As Mayor Pete Buttigieg kickstarts his campaign to win over African-American voters who are skeptical of his spotty track record on issues of concern to black communities—or who are entirely unfamiliar with him at all—the millennial mayor is returning to one of the touchstones of his early campaign: his faith.
“It’s not for nothing that a lot of my experiences even back home addressing black voters, specifically, is in church,” Buttigieg recently told reporters aboard his campaign bus in New Hampshire, in response to a question about what “clicks” with African-American audiences. “Knowing how important an organizing principle faith is in so many black families, in so many parts of the black community.”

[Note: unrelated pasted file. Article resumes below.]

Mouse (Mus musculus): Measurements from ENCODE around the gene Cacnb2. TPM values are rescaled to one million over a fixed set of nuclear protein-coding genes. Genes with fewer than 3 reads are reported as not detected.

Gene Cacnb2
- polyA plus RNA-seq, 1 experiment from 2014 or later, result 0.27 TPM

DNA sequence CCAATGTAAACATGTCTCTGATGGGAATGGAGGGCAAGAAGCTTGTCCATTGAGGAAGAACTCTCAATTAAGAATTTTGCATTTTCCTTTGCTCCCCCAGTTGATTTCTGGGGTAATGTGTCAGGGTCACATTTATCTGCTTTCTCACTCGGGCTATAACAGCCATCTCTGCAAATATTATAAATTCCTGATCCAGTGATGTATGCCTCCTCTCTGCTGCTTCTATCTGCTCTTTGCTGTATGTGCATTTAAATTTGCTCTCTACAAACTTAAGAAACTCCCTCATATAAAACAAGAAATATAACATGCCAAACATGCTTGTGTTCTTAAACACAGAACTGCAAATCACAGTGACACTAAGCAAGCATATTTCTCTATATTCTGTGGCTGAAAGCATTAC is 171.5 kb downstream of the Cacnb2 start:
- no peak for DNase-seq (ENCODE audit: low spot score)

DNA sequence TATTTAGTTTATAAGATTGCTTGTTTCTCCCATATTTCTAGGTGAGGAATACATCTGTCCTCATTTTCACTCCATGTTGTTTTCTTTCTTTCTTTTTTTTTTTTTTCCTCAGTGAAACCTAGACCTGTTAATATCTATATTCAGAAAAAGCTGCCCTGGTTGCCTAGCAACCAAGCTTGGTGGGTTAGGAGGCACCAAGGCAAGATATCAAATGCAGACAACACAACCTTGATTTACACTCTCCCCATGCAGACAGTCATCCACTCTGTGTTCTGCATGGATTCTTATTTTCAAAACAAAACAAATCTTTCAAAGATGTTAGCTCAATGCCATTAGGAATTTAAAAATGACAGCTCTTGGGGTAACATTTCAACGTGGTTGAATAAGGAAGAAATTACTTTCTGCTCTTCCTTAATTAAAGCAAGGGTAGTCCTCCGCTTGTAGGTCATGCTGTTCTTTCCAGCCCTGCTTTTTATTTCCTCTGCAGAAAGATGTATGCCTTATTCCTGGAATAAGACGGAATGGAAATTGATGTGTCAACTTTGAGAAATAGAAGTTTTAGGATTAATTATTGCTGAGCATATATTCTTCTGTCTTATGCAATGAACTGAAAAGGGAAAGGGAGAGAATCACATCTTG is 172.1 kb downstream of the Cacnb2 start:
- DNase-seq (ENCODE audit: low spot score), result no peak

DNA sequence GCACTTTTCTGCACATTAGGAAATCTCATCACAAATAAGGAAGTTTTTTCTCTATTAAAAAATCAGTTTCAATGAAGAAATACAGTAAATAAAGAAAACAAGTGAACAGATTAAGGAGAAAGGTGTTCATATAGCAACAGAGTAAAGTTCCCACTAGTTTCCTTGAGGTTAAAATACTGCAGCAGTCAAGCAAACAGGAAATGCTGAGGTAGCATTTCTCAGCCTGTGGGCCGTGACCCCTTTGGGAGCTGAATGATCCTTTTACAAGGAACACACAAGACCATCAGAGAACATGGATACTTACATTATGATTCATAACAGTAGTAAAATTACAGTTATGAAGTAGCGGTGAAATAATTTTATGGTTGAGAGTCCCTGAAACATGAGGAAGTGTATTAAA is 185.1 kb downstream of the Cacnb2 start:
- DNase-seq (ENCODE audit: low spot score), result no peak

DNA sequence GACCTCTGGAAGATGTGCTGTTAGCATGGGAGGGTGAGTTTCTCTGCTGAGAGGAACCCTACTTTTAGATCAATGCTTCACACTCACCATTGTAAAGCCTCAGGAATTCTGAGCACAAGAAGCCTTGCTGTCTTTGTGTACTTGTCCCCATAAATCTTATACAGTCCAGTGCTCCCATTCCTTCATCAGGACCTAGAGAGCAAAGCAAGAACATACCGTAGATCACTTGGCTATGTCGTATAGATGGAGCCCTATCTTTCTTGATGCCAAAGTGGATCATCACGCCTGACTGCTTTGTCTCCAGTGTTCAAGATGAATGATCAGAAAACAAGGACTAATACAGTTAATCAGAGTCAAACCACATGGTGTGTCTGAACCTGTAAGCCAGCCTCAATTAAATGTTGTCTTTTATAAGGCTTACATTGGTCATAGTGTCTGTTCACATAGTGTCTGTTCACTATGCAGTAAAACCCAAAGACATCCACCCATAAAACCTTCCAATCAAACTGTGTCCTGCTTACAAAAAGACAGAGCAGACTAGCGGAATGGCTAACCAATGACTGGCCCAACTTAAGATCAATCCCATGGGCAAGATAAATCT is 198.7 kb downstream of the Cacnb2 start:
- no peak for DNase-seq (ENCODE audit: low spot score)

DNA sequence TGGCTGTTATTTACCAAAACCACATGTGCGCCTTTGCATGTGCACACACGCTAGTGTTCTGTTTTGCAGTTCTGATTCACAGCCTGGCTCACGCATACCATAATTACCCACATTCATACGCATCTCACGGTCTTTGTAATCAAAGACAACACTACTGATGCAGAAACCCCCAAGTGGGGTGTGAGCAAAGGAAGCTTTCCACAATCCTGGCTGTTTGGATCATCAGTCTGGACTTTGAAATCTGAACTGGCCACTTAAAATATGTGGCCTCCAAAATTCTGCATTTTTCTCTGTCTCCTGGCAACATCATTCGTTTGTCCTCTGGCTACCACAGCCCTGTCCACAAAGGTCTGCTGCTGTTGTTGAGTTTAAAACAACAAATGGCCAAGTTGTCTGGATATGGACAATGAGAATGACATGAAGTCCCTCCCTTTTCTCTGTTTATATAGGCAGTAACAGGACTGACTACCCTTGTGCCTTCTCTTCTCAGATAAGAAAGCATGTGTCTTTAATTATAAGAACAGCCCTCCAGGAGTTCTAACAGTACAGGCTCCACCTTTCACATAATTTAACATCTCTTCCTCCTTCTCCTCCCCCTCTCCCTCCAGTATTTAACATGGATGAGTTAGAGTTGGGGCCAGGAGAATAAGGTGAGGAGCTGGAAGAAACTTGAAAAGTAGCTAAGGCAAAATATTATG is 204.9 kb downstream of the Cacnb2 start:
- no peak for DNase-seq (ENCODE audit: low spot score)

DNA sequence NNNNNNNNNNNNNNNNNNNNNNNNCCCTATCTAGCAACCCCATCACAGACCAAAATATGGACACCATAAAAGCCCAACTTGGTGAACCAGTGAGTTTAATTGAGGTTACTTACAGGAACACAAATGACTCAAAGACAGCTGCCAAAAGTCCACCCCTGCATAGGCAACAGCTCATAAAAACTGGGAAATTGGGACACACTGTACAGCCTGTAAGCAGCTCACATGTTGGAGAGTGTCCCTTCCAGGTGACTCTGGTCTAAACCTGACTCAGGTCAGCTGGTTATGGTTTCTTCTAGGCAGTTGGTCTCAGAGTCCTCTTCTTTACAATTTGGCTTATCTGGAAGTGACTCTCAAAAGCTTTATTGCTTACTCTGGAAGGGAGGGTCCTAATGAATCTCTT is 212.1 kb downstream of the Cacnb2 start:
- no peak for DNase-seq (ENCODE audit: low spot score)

Buttigieg, more than any other candidate seeking the Democratic nomination, has emphasized his identity as a Christian as part of his appeal to voters who, at first glance, might not feel like they have a lot in common with the white millennial mayor from the Midwest. In a series of appearances in front of predominantly black audiences across the American South this week, Buttigieg frequently leaned into his Episcopalian faith as a way to connect with black voters who have been, until recently, an afterthought for his campaign.